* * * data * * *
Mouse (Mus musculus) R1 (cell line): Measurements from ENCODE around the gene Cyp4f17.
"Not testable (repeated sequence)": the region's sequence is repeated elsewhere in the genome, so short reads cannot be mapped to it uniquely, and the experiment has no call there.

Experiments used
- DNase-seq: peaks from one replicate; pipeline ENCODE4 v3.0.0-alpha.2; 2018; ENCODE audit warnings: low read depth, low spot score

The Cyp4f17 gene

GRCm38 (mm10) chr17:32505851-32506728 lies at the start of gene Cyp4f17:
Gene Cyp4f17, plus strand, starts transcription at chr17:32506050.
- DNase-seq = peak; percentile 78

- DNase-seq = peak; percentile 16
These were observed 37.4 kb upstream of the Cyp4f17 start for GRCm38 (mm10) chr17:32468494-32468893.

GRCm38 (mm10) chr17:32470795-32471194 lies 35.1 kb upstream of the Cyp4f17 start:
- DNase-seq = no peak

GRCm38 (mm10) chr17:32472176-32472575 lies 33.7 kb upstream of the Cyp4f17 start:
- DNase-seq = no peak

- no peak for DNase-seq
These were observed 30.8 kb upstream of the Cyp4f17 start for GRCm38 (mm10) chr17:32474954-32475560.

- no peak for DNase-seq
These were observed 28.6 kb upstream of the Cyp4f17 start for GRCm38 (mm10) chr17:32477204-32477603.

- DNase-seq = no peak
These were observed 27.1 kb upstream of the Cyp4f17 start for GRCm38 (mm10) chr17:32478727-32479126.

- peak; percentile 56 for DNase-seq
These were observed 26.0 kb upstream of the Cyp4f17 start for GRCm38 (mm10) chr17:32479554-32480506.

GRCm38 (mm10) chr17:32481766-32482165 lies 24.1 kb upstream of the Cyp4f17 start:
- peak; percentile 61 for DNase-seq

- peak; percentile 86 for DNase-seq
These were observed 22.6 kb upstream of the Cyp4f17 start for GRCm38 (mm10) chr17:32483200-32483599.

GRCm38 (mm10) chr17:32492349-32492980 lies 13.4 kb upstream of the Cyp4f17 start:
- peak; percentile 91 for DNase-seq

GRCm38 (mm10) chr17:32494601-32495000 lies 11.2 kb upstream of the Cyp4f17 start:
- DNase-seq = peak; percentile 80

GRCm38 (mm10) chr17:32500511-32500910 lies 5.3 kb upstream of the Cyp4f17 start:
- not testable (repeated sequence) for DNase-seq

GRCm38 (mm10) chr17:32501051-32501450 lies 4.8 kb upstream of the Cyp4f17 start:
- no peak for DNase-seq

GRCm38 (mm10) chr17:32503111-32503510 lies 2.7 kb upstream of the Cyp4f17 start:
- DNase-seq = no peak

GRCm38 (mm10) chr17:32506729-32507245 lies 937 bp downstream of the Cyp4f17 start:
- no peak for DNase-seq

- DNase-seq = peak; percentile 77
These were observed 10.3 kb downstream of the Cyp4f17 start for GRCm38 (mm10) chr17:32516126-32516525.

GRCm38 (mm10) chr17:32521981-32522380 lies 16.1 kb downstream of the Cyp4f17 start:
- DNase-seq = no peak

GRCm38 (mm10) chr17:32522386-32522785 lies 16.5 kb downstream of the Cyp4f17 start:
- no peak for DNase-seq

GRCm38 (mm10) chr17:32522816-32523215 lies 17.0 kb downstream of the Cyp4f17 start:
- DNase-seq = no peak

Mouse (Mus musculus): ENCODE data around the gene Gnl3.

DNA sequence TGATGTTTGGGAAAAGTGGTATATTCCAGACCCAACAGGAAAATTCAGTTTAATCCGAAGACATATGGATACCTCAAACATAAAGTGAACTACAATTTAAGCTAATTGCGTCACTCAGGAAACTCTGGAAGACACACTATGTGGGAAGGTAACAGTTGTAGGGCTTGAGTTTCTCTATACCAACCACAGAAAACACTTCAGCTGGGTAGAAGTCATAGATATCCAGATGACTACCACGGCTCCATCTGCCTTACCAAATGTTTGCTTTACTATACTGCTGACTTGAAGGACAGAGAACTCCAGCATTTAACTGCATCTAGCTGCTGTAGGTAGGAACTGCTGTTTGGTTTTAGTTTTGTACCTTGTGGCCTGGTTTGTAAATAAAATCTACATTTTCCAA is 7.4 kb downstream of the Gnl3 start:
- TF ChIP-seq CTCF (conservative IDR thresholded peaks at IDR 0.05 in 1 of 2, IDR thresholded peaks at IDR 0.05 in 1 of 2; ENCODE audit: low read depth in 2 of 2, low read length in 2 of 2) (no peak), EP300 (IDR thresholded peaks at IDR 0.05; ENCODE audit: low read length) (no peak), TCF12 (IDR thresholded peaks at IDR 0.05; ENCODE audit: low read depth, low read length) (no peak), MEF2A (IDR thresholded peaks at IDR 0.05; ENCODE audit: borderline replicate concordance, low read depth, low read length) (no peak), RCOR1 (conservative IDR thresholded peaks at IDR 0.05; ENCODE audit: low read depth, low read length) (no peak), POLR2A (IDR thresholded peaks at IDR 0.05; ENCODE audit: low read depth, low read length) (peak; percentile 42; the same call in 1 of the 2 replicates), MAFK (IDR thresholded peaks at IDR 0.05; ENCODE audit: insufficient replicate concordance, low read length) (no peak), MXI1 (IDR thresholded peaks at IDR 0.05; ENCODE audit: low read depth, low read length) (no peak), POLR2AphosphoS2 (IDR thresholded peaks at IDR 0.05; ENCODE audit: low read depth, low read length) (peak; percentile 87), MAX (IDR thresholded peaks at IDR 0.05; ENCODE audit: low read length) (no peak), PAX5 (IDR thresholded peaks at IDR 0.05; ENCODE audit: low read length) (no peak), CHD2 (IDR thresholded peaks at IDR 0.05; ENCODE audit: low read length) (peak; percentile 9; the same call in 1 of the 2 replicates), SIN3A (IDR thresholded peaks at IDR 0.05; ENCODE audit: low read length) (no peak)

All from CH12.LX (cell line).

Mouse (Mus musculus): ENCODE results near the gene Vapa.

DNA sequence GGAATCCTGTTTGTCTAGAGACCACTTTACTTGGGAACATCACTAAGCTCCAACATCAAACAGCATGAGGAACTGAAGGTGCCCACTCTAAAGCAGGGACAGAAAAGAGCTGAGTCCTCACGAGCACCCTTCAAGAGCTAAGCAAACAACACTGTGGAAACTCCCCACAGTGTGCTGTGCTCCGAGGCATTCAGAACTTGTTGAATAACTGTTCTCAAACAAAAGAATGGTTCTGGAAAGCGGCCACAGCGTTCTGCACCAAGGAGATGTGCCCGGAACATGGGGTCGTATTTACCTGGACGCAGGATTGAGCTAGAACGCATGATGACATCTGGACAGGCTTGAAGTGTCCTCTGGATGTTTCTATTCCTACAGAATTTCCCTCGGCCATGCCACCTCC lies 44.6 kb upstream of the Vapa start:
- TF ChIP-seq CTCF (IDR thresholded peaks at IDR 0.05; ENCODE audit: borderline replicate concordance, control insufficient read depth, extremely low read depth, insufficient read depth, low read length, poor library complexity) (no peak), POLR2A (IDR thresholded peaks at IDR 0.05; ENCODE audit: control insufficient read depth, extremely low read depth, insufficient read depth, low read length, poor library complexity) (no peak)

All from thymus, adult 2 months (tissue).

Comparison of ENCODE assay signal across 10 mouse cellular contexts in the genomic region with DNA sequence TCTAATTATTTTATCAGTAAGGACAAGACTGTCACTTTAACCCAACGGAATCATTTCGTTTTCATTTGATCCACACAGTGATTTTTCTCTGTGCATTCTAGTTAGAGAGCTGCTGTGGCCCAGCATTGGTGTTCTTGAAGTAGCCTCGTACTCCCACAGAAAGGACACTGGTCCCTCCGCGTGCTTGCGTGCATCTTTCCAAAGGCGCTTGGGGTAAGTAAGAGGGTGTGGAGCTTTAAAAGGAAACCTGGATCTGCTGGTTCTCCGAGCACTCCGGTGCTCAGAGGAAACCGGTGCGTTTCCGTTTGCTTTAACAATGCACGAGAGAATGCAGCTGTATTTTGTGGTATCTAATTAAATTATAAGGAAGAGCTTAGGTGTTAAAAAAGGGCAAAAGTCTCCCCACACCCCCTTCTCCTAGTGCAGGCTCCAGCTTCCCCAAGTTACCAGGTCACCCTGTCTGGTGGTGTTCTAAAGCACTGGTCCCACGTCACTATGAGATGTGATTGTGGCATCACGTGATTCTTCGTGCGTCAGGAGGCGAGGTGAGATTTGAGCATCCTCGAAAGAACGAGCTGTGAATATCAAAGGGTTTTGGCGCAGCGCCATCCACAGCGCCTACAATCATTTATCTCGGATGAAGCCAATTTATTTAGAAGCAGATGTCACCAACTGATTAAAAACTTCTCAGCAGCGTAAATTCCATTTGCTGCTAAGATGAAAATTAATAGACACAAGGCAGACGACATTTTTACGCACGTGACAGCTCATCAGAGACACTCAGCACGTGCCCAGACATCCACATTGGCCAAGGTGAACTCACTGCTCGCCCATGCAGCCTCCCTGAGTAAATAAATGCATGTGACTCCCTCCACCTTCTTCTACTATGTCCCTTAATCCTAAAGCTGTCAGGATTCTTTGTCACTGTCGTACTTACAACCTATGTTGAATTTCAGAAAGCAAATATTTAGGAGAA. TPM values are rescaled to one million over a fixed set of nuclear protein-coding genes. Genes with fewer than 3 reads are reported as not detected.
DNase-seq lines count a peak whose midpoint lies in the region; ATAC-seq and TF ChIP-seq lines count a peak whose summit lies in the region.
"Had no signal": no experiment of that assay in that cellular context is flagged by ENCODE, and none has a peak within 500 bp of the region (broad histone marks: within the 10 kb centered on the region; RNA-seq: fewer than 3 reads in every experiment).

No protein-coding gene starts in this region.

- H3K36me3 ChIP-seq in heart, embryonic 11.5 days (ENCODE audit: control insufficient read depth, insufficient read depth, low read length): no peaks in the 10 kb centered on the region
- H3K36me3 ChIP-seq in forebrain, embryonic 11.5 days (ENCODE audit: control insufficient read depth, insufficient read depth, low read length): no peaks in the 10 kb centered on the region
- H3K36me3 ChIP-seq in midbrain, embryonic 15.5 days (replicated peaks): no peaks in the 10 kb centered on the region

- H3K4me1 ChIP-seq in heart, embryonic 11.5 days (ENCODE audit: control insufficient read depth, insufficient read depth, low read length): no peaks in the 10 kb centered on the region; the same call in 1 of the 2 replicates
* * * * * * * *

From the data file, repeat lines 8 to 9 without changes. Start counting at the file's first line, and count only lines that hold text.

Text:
- DNase-seq = peak; percentile 78

- DNase-seq = peak; percentile 16